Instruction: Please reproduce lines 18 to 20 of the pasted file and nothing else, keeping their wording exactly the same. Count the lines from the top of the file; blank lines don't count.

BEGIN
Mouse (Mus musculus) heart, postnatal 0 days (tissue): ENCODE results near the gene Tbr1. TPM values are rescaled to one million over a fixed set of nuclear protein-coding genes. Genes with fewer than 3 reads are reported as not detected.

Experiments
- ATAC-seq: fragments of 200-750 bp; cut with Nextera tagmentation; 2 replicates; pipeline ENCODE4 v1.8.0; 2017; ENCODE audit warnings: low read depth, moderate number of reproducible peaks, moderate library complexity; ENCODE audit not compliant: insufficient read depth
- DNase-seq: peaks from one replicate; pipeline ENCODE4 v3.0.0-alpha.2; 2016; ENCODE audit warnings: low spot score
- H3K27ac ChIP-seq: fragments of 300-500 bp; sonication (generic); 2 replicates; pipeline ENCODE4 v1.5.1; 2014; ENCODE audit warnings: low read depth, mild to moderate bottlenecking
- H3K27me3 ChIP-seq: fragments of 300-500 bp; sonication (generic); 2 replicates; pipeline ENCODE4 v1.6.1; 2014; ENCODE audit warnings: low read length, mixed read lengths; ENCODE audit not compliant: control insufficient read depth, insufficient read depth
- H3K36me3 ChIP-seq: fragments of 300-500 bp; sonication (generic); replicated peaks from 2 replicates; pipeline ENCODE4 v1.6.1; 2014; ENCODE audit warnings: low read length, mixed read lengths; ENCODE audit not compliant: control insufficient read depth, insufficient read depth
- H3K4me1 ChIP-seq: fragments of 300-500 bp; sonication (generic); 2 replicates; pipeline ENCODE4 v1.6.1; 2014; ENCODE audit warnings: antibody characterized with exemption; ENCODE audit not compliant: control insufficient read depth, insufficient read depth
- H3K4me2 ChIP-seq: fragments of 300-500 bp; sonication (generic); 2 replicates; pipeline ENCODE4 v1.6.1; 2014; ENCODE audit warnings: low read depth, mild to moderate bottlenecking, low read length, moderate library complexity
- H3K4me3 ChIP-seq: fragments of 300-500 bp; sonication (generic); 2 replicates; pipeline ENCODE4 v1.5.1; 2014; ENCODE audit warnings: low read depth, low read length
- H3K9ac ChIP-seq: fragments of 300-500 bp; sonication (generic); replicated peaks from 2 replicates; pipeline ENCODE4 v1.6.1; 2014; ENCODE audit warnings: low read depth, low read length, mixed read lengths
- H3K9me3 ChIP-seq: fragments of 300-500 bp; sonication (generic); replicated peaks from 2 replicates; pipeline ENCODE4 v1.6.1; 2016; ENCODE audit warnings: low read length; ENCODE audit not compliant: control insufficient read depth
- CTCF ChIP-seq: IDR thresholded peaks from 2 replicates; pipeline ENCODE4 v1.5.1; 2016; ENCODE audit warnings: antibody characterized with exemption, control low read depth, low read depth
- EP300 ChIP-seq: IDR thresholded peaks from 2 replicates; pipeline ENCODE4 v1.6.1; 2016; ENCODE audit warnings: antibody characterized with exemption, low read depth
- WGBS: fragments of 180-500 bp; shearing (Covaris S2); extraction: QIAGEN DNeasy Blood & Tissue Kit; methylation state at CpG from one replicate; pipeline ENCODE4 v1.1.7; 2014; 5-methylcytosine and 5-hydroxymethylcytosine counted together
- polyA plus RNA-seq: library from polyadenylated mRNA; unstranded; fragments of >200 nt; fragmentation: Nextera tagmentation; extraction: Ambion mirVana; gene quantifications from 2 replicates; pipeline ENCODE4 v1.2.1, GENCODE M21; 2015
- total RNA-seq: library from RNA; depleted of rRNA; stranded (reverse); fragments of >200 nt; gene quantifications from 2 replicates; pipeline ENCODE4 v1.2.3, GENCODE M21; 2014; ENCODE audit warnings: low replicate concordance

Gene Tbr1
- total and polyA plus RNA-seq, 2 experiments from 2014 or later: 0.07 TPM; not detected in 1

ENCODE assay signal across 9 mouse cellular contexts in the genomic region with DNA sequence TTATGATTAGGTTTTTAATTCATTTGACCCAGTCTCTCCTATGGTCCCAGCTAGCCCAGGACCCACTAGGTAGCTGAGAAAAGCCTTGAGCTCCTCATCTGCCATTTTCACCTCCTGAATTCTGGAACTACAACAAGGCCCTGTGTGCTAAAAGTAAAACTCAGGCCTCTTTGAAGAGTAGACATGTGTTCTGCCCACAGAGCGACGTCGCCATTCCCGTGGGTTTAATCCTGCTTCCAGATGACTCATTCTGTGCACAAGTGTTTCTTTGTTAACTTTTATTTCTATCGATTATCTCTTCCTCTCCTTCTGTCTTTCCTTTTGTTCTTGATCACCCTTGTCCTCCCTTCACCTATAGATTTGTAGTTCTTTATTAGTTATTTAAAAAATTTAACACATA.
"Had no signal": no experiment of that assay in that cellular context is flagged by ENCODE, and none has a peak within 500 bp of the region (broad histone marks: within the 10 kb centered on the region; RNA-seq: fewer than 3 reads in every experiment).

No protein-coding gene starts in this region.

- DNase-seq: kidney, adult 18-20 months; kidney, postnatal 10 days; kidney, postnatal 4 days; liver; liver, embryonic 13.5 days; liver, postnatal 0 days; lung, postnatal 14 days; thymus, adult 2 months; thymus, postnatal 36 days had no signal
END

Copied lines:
Gene Tbr1
- total and polyA plus RNA-seq, 2 experiments from 2014 or later: 0.07 TPM; not detected in 1

ENCODE assay signal across 9 mouse cellular contexts in the genomic region with DNA sequence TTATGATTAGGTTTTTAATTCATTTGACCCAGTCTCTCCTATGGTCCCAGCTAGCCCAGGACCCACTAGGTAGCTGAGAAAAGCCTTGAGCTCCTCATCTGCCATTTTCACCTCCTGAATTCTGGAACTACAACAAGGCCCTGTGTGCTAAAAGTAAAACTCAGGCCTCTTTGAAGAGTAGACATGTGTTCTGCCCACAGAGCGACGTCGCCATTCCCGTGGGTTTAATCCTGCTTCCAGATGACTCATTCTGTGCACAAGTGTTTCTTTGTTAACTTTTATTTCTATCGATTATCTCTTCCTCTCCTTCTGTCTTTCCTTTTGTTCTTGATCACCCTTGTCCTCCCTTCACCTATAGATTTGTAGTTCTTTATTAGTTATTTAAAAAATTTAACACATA.